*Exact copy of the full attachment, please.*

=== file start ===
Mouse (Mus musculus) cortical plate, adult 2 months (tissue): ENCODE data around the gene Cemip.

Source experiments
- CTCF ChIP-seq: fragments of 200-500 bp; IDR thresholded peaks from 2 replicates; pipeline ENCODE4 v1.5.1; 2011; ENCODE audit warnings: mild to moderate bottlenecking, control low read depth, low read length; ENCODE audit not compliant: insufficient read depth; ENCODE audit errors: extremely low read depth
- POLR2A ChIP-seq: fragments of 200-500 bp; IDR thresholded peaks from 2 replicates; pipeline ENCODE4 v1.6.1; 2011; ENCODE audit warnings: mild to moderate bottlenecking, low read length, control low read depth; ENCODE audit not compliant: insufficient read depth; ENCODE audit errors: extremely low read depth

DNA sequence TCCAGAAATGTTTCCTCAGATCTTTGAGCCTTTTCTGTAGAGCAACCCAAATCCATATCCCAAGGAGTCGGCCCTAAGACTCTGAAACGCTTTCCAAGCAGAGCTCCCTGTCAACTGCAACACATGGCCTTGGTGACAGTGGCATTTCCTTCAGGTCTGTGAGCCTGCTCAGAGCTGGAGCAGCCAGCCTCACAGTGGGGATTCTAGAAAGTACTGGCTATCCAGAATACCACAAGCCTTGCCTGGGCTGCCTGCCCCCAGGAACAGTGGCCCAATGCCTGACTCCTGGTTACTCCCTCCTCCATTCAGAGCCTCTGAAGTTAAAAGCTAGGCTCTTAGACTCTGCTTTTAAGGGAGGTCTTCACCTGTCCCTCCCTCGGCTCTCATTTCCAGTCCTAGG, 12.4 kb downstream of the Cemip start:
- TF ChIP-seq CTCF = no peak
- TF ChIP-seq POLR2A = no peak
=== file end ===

Mouse (Mus musculus) cortical plate, adult 2 months (tissue): ENCODE data around the gene Cemip.

Source experiments
- CTCF ChIP-seq: fragments of 200-500 bp; IDR thresholded peaks from 2 replicates; pipeline ENCODE4 v1.5.1; 2011; ENCODE audit warnings: mild to moderate bottlenecking, control low read depth, low read length; ENCODE audit not compliant: insufficient read depth; ENCODE audit errors: extremely low read depth
- POLR2A ChIP-seq: fragments of 200-500 bp; IDR thresholded peaks from 2 replicates; pipeline ENCODE4 v1.6.1; 2011; ENCODE audit warnings: mild to moderate bottlenecking, low read length, control low read depth; ENCODE audit not compliant: insufficient read depth; ENCODE audit errors: extremely low read depth

DNA sequence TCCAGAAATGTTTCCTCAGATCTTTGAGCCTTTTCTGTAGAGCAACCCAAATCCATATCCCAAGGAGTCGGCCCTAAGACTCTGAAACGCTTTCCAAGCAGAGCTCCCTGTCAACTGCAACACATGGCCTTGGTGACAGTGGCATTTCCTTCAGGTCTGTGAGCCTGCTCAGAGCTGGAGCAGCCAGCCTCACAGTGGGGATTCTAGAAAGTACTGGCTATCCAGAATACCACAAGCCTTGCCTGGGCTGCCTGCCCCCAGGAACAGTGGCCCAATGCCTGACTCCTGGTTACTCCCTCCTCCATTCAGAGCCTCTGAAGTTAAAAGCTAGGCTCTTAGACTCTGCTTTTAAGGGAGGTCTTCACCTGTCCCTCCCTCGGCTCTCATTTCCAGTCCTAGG, 12.4 kb downstream of the Cemip start:
- TF ChIP-seq CTCF = no peak
- TF ChIP-seq POLR2A = no peak